Why suck up to anyone?

 A report on the Goya exhibition at the London National Gallery

By Magdalena Polak

Being a sympathiser of the French Revolution and court painter to the Spanish king at the same time is not an easy thing to do. How must Francisco de Goya have felt when, at the age of 68, he was commissioned to paint a portrait of Ferdinand VII, the very same man who reintroduced both absolutism and the inquisition in Spain?

The answer is simple: he portrayed his subjects as they really were. No glorification or Photoshop were applied here. Instead, Goya’s portraits have almost a satirical aspect. Why suck up to anyone? The king is short, has thick thighs, and carries an expression that is at the same time arrogant and deceitful. Better portray him like that then.

Going to the exhibition “Goya- The Portraits” at the National Gallery in London is like stepping into a time machine that takes you to the Spanish High Society of the early 1800s. His vast portrait collection provides a deep insight into his variety as a painter. Goya painted the intellectual thinker as well as the powerful but brutal monarch, while always making sure to plant an element of the ridiculous into them. To quote my friend: “This is like flipping through a 200 year old gossip magazine.” Only here it is the Queen of Spain who is shown to have gained weight after a pregnancy, mark you, not the second, but the 11th pregnancy.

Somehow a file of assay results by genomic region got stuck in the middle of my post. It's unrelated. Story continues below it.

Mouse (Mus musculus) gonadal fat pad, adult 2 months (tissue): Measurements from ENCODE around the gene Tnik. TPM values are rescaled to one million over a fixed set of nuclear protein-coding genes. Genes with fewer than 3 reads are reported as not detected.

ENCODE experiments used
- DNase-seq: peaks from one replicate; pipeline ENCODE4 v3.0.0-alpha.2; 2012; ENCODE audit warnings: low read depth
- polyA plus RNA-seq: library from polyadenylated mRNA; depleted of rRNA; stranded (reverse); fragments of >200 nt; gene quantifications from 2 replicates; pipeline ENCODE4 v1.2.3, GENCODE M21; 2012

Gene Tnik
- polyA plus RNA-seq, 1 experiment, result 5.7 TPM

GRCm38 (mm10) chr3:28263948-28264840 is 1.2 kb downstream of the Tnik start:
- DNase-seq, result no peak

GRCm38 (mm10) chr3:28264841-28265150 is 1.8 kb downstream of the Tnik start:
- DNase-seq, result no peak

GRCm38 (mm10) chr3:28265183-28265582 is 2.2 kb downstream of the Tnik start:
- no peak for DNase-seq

Naturally, a certain reputation needs to precede you if you are going to paint your King’s thick thighs in such elaborate fashion and get away with it. For Goya, it was that of an extremely talented painter, who understood realistic representation of his subjects, as well as really emphasising their presence in the painting. It seems that Goya’s style was influenced by English portraitists of the 18th century, such as Thomas Gainsborough. Both applied dark colours and simple backgrounds as well as light effects to really make their subjects stand out. It can be presumed that Goya’s patrons were not after an idealistic representation when commissioning a portrait. But Goya’s paintings do mark their presence. It seems as if the subjects were about to move their heads, but quite likeable nor idealised, which makes the figures oddly personal.

Talent alone is not enough to guarantee a successful career. This is as true today as it was in the 19th century. Francisco de Goya understood that and when looking at his portraits, we can easily detect a marketing genius. Let us take, for example, the portrait of the then two-year-old Manuel Osorio Manrique de Zuñiga.  At his feet is positioned a magpie, who is very shamelessly holding Goya’s business card in its beak, giving the viewer of today precise details of how and when one can reach Goya. Only the phone number is missing to make this a perfect advertisement hanging in the London Underground.

Similarly, though maybe less subtle, is Goya’s self-promotion in the portrait of the Duchess of Alba, who was very likely his lover. The Duchess, who is presented in a proud and majestic posture, is pointing towards the ground, where the words “solo Goya” are written into the sand. A declaration of their love? A marketing concept added by Goya? Maybe both? One can only guess.

Francisco de Goya. Sympathiser of the French Revolution, portraitist to the Spanish High Society, Marketing Genius, Comedian. The National Gallery succeeded in putting together a highly entertaining and beautiful exhibition